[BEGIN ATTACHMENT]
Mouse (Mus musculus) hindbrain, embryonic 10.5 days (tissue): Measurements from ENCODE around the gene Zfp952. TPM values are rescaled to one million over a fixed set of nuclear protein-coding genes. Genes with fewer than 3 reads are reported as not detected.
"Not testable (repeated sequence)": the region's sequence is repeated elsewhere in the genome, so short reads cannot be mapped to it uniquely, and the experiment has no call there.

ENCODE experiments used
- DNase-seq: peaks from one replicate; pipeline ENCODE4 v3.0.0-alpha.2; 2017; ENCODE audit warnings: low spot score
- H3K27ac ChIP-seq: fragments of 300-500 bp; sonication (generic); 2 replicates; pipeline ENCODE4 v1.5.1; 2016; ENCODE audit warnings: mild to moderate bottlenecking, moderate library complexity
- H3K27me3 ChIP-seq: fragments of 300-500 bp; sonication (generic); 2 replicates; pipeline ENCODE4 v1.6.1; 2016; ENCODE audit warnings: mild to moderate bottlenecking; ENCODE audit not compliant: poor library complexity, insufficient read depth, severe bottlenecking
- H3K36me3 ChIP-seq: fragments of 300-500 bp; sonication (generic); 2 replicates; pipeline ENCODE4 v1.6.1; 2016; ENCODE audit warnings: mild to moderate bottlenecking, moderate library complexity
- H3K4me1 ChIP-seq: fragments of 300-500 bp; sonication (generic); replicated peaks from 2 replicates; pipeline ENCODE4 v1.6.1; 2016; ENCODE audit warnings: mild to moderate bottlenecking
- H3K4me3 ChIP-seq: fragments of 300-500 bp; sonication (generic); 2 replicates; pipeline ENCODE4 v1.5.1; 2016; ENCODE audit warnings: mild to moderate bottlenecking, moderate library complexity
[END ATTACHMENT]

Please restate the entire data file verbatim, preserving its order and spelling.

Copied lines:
Mouse (Mus musculus) hindbrain, embryonic 10.5 days (tissue): Measurements from ENCODE around the gene Zfp952. TPM values are rescaled to one million over a fixed set of nuclear protein-coding genes. Genes with fewer than 3 reads are reported as not detected.
"Not testable (repeated sequence)": the region's sequence is repeated elsewhere in the genome, so short reads cannot be mapped to it uniquely, and the experiment has no call there.

ENCODE experiments used
- DNase-seq: peaks from one replicate; pipeline ENCODE4 v3.0.0-alpha.2; 2017; ENCODE audit warnings: low spot score
- H3K27ac ChIP-seq: fragments of 300-500 bp; sonication (generic); 2 replicates; pipeline ENCODE4 v1.5.1; 2016; ENCODE audit warnings: mild to moderate bottlenecking, moderate library complexity
- H3K27me3 ChIP-seq: fragments of 300-500 bp; sonication (generic); 2 replicates; pipeline ENCODE4 v1.6.1; 2016; ENCODE audit warnings: mild to moderate bottlenecking; ENCODE audit not compliant: poor library complexity, insufficient read depth, severe bottlenecking
- H3K36me3 ChIP-seq: fragments of 300-500 bp; sonication (generic); 2 replicates; pipeline ENCODE4 v1.6.1; 2016; ENCODE audit warnings: mild to moderate bottlenecking, moderate library complexity
- H3K4me1 ChIP-seq: fragments of 300-500 bp; sonication (generic); replicated peaks from 2 replicates; pipeline ENCODE4 v1.6.1; 2016; ENCODE audit warnings: mild to moderate bottlenecking
- H3K4me3 ChIP-seq: fragments of 300-500 bp; sonication (generic); 2 replicates; pipeline ENCODE4 v1.5.1; 2016; ENCODE audit warnings: mild to moderate bottlenecking, moderate library complexity